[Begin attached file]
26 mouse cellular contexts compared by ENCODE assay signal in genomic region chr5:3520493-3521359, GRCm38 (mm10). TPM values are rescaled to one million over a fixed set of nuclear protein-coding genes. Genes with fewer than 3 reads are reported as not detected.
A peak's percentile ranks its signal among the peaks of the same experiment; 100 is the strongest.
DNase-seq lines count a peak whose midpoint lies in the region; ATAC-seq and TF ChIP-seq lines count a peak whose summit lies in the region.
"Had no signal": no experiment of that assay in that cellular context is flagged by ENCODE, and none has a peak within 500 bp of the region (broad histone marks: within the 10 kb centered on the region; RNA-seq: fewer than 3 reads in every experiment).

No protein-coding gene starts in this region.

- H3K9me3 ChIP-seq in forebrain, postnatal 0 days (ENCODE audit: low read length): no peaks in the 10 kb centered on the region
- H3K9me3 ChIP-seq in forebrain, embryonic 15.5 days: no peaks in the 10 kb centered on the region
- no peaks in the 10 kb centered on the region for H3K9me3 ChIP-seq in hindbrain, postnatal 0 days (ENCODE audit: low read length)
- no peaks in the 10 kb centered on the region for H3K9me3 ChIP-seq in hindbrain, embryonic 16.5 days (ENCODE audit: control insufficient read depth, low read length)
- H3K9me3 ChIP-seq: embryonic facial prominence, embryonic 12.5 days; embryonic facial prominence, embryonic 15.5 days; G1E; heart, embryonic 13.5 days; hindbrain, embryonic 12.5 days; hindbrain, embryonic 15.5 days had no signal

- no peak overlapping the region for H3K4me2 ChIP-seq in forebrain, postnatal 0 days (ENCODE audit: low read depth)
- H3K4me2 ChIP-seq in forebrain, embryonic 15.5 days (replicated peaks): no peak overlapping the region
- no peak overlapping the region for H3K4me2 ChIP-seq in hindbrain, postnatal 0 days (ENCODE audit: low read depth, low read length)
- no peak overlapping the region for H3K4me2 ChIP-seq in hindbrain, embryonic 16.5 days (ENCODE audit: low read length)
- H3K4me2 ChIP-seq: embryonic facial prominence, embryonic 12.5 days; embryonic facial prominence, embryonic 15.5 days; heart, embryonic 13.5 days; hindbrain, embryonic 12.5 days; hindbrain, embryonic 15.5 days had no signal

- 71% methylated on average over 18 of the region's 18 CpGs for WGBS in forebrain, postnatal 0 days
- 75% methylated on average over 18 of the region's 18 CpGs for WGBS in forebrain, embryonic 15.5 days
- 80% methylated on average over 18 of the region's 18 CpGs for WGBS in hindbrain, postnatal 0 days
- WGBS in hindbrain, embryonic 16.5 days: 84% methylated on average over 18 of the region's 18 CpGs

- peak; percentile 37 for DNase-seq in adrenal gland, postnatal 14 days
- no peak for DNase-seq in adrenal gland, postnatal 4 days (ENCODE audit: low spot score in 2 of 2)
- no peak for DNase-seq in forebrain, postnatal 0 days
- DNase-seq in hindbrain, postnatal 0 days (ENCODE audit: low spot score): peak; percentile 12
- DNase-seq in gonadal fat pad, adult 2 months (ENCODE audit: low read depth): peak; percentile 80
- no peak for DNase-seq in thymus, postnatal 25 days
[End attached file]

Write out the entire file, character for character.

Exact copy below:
26 mouse cellular contexts compared by ENCODE assay signal in genomic region chr5:3520493-3521359, GRCm38 (mm10). TPM values are rescaled to one million over a fixed set of nuclear protein-coding genes. Genes with fewer than 3 reads are reported as not detected.
A peak's percentile ranks its signal among the peaks of the same experiment; 100 is the strongest.
DNase-seq lines count a peak whose midpoint lies in the region; ATAC-seq and TF ChIP-seq lines count a peak whose summit lies in the region.
"Had no signal": no experiment of that assay in that cellular context is flagged by ENCODE, and none has a peak within 500 bp of the region (broad histone marks: within the 10 kb centered on the region; RNA-seq: fewer than 3 reads in every experiment).

No protein-coding gene starts in this region.

- H3K9me3 ChIP-seq in forebrain, postnatal 0 days (ENCODE audit: low read length): no peaks in the 10 kb centered on the region
- H3K9me3 ChIP-seq in forebrain, embryonic 15.5 days: no peaks in the 10 kb centered on the region
- no peaks in the 10 kb centered on the region for H3K9me3 ChIP-seq in hindbrain, postnatal 0 days (ENCODE audit: low read length)
- no peaks in the 10 kb centered on the region for H3K9me3 ChIP-seq in hindbrain, embryonic 16.5 days (ENCODE audit: control insufficient read depth, low read length)
- H3K9me3 ChIP-seq: embryonic facial prominence, embryonic 12.5 days; embryonic facial prominence, embryonic 15.5 days; G1E; heart, embryonic 13.5 days; hindbrain, embryonic 12.5 days; hindbrain, embryonic 15.5 days had no signal

- no peak overlapping the region for H3K4me2 ChIP-seq in forebrain, postnatal 0 days (ENCODE audit: low read depth)
- H3K4me2 ChIP-seq in forebrain, embryonic 15.5 days (replicated peaks): no peak overlapping the region
- no peak overlapping the region for H3K4me2 ChIP-seq in hindbrain, postnatal 0 days (ENCODE audit: low read depth, low read length)
- no peak overlapping the region for H3K4me2 ChIP-seq in hindbrain, embryonic 16.5 days (ENCODE audit: low read length)
- H3K4me2 ChIP-seq: embryonic facial prominence, embryonic 12.5 days; embryonic facial prominence, embryonic 15.5 days; heart, embryonic 13.5 days; hindbrain, embryonic 12.5 days; hindbrain, embryonic 15.5 days had no signal

- 71% methylated on average over 18 of the region's 18 CpGs for WGBS in forebrain, postnatal 0 days
- 75% methylated on average over 18 of the region's 18 CpGs for WGBS in forebrain, embryonic 15.5 days
- 80% methylated on average over 18 of the region's 18 CpGs for WGBS in hindbrain, postnatal 0 days
- WGBS in hindbrain, embryonic 16.5 days: 84% methylated on average over 18 of the region's 18 CpGs

- peak; percentile 37 for DNase-seq in adrenal gland, postnatal 14 days
- no peak for DNase-seq in adrenal gland, postnatal 4 days (ENCODE audit: low spot score in 2 of 2)
- no peak for DNase-seq in forebrain, postnatal 0 days
- DNase-seq in hindbrain, postnatal 0 days (ENCODE audit: low spot score): peak; percentile 12
- DNase-seq in gonadal fat pad, adult 2 months (ENCODE audit: low read depth): peak; percentile 80
- no peak for DNase-seq in thymus, postnatal 25 days